Despite all the talk about cows being a major culprit in our weather woes, cattle, AND thus humans eating beef, can be a force for good in the world. The negatives associated with cattle are a management matter rather than an inherent cow issue.
Throughout all of history, milk, meat, hides and other cattle products and services have allowed mankind to improve health and home. But there are two other beneficial factors cows provide in tandem that are often overlooked – mowing and manure!
Few would argue against a statement that fertile soil is important to the future of the planet. (Actually, there are more and more corporations who want us to believe that food from factories will serve us just as well.)
Yet, topsoil doesn’t just happen. Bare soil without green growth dries out and diminishes in fertility. Topsoil is best developed through expanding roots systems interacting with microbes of all sorts below ground, coupled with rapid green growth above ground. The more active the growth, the richer the soil becomes.
Most people might judge that forests have the most fertile soil, but that’s not so. A forest canopy is not active green growth. The trees leaf out in the spring, but after that, little changes through the growing season.
On the other hand, a farmer/manager employing a herd of grazing, dung-generating cattle can dramatically invigorate a pasture.
The mobbing, mowing, manuring, and moving bovines spur on green growth which in turn stimulates root and soil development below. Each time the herd returns to re-mow the top of the grass, trampling the rest, and depositing more urine and dung, another round of rapid growth ensues.
When Europeans first arrived, the areas of the U.S. where herds of buffalo roamed were witnessed to have had topsoil depths of up to 6′. Our plow-based farming of those lands has greatly diminished those soils.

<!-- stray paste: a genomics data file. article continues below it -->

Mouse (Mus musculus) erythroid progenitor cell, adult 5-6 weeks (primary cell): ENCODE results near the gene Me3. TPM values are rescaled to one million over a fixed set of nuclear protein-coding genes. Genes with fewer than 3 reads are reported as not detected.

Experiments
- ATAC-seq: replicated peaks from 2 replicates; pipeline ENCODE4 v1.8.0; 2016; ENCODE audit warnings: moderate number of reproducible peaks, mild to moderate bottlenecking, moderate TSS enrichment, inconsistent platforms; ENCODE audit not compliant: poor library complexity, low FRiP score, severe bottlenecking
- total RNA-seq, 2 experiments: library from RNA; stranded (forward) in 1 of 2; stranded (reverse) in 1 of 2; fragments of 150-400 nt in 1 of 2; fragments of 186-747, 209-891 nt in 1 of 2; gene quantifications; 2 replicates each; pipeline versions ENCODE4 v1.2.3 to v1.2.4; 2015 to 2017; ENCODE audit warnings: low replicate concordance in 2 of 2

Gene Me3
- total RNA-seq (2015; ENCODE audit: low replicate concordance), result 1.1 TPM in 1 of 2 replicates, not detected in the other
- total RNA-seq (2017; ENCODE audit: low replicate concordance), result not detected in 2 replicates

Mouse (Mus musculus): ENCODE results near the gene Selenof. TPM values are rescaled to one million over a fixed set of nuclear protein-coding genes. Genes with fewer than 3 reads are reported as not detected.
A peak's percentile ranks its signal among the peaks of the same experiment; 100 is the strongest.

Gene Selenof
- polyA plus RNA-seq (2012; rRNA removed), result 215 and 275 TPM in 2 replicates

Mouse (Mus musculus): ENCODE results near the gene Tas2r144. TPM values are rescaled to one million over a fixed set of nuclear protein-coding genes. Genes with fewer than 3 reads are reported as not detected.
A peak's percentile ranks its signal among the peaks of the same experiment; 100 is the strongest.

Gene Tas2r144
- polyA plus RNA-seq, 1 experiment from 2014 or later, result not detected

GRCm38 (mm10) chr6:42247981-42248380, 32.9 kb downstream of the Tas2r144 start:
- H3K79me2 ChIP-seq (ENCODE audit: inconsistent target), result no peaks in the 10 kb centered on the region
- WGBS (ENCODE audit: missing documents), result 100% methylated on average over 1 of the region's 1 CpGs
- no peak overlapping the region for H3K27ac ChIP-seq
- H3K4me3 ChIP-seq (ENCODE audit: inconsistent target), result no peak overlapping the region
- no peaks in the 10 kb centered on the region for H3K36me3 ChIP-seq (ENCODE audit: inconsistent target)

Rotationally grazing herds of cattle is really the only way we have to massively restore soils. So if someone suggests you shouldn’t eat beef for environmental reasons, realize that you can be part of the solution rather than part of the problem.
That only holds true if the beef you buy is from animals raised on a highly managed rotational grazing system, rather than fattened in a feedlot with corn and soy.
Did you know that almost 80% of all the Grass fed beef sold in the United States is imported. To make matters worse the USDA allows any meat that is produced to the “USDA Standards” to be labeled Product of the USA. Even if it was born raised and butchered in another country. The catch is the USDA doesn’t actually verify that their standards are meet, making it very easy for unscrupulous meat packers to cheat. To be sure you’re on the right side of the issue, it’s best to buy from a local farmer you can confirm raises pastured cattle.
Similar management of other meat animals can also make a very positive contribution to soil fertility. Pigs, sheep, bison, goats and chickens can and should be pastured to create sustainable results, and yield the most nutritious foods.